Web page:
To the highest bidder: Contents of Oxford school connected to Mississippi fraud scheme up for auction today

Published 8:31 am Thursday, February 24, 2022

Contents from an Oxford school connected to the largest embezzlement scheme in Mississippi history are being auctioned online today.

Contents the former Oxford University School are being sold through an online auction today conducted by Taylor Auction. The school was part of the network of schools managed Nancy New and her son, Zach New, who are charged with bilking more than $4 million from state and federal funding sources through their for-profit and non-profit schools

Oxford University School, which offered pre-K through eighth-grade education, joined the New Learning Resources School District (NLRSD) in 2019. Shortly after that,  Zach New named executive director of the school. The district fell under the umbrella of Learning Resources, Inc., which was founded by Dr. Nancy New in 1991.

New and her son face federal and state charges for an extensive welfare embezzlement scheme.

On the state level, they have been charged with embezzling $2 million in cash assistance, also known as TANF dollars, through their nonprofit Mississippi Community Education Center and directing those funds to their for-profit company, New Learning Resources.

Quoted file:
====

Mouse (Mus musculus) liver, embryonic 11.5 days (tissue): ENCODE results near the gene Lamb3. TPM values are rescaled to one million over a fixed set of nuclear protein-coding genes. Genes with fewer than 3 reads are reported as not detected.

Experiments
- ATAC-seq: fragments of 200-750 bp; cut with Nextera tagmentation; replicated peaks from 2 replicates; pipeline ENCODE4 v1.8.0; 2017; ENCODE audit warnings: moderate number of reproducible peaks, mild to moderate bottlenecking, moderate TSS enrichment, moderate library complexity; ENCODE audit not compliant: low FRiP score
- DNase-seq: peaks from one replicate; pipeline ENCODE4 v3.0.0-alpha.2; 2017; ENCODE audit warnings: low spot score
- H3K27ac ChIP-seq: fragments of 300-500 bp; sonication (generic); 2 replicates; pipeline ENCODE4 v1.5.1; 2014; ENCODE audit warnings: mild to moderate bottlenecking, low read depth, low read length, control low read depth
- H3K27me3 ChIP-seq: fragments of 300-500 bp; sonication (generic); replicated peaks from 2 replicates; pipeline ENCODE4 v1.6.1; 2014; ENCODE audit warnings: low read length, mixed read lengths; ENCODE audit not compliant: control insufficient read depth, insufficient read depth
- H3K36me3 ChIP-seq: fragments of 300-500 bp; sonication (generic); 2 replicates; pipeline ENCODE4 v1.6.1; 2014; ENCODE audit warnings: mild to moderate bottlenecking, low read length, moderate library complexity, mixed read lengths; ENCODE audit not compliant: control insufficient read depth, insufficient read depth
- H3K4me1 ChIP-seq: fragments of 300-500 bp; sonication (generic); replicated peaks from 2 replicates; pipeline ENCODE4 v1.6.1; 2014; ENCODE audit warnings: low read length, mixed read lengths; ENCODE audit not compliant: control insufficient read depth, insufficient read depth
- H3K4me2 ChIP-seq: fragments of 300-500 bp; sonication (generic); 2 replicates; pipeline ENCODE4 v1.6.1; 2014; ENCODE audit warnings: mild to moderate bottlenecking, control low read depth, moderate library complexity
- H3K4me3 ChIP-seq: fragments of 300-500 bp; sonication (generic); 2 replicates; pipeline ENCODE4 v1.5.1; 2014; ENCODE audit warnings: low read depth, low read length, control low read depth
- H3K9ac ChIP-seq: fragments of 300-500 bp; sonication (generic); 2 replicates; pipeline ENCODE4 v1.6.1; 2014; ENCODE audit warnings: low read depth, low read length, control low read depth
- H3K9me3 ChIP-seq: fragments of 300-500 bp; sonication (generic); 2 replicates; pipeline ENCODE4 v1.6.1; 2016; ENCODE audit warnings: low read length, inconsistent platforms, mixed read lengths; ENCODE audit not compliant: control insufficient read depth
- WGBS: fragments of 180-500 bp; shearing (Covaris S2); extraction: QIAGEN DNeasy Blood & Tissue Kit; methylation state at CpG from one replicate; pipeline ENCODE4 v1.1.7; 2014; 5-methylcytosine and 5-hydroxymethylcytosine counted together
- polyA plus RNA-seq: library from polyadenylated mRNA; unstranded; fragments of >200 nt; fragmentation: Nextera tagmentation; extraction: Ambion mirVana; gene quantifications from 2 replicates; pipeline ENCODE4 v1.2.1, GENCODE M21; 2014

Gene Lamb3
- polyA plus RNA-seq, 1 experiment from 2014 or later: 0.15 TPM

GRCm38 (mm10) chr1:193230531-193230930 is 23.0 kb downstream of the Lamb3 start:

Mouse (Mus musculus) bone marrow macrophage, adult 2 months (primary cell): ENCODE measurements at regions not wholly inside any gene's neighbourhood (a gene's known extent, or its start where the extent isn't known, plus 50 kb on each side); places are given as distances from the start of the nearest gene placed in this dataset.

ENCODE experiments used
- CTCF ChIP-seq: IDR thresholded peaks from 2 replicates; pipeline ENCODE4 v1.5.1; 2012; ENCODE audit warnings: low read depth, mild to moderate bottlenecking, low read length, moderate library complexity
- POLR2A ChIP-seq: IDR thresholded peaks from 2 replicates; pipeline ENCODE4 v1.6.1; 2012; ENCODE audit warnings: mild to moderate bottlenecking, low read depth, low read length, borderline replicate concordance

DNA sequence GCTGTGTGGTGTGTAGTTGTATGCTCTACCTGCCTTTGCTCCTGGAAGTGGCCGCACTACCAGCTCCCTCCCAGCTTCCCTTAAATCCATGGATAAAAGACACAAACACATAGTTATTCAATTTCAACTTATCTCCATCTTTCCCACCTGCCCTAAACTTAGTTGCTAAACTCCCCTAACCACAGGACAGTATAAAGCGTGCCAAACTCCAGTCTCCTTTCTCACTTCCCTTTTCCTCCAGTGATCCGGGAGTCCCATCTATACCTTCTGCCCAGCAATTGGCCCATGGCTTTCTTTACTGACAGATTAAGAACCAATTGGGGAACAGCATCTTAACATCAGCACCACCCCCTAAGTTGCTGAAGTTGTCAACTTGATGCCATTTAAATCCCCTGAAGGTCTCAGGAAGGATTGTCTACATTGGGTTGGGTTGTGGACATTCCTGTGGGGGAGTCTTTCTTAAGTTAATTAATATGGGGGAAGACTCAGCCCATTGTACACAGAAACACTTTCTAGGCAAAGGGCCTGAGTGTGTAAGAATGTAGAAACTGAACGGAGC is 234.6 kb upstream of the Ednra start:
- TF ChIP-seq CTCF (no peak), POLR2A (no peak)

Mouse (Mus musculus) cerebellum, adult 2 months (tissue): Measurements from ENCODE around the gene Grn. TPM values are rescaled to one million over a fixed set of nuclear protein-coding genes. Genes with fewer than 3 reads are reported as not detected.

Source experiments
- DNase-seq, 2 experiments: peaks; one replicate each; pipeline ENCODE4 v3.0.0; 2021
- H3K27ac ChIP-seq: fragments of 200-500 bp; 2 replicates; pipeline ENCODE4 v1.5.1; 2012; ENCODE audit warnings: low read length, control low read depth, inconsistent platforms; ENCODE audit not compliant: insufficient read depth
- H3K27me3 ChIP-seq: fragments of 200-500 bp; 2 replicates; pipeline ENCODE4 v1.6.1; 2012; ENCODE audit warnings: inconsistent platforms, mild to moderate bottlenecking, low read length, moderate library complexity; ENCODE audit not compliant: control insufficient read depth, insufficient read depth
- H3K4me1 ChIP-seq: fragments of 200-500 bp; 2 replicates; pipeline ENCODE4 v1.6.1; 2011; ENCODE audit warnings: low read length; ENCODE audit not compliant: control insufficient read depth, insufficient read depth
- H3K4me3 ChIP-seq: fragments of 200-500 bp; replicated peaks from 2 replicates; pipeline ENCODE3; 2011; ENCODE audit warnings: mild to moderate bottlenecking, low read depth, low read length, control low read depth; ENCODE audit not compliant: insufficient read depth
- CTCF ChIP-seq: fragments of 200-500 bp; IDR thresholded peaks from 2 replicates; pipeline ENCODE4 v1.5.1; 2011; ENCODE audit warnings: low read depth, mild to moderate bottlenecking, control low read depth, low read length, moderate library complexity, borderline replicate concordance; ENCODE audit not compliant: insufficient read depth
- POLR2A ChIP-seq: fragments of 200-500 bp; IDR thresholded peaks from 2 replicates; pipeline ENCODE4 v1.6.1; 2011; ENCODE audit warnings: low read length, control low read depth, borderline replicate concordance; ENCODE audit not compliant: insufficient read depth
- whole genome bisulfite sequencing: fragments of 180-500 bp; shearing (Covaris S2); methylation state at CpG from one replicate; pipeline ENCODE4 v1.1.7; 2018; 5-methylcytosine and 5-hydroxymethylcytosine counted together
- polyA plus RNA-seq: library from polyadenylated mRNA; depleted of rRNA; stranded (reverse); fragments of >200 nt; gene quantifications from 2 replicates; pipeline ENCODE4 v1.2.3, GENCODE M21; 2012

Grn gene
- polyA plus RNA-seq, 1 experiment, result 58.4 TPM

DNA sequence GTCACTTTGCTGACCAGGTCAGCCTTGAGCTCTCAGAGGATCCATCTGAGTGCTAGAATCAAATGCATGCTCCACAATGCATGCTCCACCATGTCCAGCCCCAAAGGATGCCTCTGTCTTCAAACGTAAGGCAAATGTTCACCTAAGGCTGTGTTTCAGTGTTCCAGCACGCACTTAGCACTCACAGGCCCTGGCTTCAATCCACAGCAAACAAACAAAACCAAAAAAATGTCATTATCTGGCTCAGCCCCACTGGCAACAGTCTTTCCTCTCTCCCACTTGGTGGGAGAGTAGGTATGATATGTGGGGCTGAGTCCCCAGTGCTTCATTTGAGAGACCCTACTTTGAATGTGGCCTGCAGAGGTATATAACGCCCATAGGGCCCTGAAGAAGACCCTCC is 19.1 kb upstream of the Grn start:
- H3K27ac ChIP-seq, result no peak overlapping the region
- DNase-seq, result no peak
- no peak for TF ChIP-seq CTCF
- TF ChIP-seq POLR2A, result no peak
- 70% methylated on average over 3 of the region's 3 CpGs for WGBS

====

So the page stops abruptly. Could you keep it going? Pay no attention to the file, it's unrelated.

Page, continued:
State charges include two counts of conspiracy to embezzle, seven counts of embezzlement, two counts of making fraudulent statements, conspiracy to commit mail fraud and mail fraud. If convicted, they could each face 170 years in prison and $220,00 in fines.

On the federal level, they are accused of filing $4 million worth of fraudulent claims with the Mississippi Department of Education for special education scholarships and reimbursements on behalf of students and teachers who no longer were affiliated with the schools. The News are also accused of falsifying teacher certifications.

The federal charges include conspiracy to commit wire fraud, eight counts of wire fraud, money laundering conspiracy, money transactions with unlawfully acquired funds, and nine counts of aggravated identity theft. If convicted of all charges, they could each face up to 218 years in prison and $5 million in fines.